A term meaning imitation. For example, "faux pearls" is often used to describe simulated pearls.Found on http://www.braybrook.co.uk/jewellery-and-silver-wisdom/gems-of-information/
; plural Fauces
. [ Latin ] See Fauces
. faux` pas' [ French See False , and Pas .] A false step; a mistake or wrong measure.
Found on http://www.encyclo.co.uk/webster/F/13
• (n.) See Fauces.
Found on http://thinkexist.com/dictionary/meaning/faux/
A simulation of something else. An example of this would be faux marble, which is a marble-like surface painted onto walls or other surfaces (see trompe l'oeil).
Found on http://www.artisansofthevalley.com/comm_gloss3.html
French word for fake
Found on http://www.decoratorsecrets.com/glossary_of_terms.htm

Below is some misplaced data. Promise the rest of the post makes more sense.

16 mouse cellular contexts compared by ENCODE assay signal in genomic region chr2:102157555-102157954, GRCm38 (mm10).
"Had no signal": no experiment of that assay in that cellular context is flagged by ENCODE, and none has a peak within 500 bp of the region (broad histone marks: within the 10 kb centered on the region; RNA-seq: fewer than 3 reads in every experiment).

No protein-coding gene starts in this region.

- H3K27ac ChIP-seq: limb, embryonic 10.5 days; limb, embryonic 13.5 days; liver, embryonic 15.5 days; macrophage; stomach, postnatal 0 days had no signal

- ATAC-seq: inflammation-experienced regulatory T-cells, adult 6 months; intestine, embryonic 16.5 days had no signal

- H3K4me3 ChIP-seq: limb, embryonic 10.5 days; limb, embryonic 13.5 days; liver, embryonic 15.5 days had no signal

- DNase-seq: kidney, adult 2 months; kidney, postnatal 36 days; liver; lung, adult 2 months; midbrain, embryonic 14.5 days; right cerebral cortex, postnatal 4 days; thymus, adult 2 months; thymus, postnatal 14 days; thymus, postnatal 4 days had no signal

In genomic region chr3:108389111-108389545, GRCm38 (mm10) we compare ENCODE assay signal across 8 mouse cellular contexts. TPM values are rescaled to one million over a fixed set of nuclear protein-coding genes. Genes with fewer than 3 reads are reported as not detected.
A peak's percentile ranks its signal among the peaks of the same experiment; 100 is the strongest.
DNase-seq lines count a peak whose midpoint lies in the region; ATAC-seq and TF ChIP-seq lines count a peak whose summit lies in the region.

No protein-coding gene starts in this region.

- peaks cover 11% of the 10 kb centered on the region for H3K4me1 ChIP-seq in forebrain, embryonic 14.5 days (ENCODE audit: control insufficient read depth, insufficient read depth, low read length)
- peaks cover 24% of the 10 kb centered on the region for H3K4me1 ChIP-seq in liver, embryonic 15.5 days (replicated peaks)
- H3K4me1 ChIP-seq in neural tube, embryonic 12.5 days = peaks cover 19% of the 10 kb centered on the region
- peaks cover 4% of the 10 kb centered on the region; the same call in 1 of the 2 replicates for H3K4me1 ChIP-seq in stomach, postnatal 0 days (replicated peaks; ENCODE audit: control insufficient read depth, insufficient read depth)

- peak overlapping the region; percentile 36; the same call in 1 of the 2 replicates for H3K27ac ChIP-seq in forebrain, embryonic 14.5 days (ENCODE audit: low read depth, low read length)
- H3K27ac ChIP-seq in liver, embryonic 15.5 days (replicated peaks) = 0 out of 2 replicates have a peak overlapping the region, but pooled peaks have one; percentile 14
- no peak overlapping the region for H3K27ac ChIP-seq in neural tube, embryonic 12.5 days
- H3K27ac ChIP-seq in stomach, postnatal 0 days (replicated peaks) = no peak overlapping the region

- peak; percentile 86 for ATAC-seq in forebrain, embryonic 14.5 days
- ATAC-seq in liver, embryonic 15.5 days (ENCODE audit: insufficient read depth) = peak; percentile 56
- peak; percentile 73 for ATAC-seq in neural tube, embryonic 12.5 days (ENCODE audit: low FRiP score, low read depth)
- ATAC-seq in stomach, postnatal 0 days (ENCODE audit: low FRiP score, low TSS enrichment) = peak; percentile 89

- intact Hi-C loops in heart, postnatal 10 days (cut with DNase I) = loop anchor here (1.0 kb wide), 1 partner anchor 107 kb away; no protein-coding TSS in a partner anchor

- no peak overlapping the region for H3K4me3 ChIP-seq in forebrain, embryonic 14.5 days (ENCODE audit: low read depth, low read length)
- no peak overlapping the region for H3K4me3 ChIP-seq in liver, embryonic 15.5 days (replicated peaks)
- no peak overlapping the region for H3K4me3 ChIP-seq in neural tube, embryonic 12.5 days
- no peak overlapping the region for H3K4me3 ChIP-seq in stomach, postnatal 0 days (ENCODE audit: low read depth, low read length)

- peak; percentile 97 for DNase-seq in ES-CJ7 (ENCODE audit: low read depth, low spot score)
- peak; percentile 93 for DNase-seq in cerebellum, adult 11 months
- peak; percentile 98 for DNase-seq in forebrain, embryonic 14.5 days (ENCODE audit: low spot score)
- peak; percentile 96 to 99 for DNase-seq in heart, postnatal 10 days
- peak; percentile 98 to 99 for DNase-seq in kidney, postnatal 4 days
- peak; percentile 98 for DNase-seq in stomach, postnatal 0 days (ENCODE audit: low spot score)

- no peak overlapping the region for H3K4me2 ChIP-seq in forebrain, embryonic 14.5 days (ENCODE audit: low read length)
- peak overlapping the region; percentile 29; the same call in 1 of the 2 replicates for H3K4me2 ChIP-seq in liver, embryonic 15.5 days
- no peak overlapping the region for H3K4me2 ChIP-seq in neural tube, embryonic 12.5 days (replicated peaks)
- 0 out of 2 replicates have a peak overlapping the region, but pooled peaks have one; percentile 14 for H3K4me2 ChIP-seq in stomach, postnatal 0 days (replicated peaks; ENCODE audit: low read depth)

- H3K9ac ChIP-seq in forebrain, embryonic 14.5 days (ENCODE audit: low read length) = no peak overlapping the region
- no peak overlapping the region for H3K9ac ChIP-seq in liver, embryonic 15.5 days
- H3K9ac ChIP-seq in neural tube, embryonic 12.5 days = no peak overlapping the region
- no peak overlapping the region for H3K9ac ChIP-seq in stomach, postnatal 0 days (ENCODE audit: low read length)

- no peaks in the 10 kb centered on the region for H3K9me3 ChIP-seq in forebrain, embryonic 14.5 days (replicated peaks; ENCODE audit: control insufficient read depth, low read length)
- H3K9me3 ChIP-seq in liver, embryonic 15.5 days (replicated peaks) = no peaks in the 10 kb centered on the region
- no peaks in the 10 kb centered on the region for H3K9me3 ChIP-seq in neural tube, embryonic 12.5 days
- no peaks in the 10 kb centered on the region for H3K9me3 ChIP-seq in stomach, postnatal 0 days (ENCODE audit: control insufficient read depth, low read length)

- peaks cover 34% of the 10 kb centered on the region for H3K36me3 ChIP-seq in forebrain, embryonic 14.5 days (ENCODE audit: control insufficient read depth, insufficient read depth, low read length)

French law. A falsification or fraudulent alteration or suppression of a thing by words, by writings, or by acts without either.
Found on http://www.lectlaw.com/def/f100.htm
When manufacturing faux objects or materials, an attempt is often made to create products which will resemble the imitated items as closely as possible. However, some products are intentionally made to look `faux`, for example, faux furs made for prospective buyers who want their fur to be recognizable as imitation due to controversy over the us.....
Found on http://en.wikipedia.org/wiki/Faux
Pronounced: fo (like go) Faux is a French word used to describe something made to resemble something else. The original French word means false, fake, imitation or artificial. Faux marble looks like marble. Faux bois looks like wood. Faux porphyry looks like stone.
Found on http://www.daysofelegance.com/glossary.html
Means false; a faux gem is an imitation.
Found on http://www.encyclo.co.uk/local/22290
Faux is a term originating in France and it
Found on http://www.studiojewellery.com.au/jewellery-glossary-f.html
not genuine or real
Found on https://www.vocabulary.com/lists/446300
No exact match found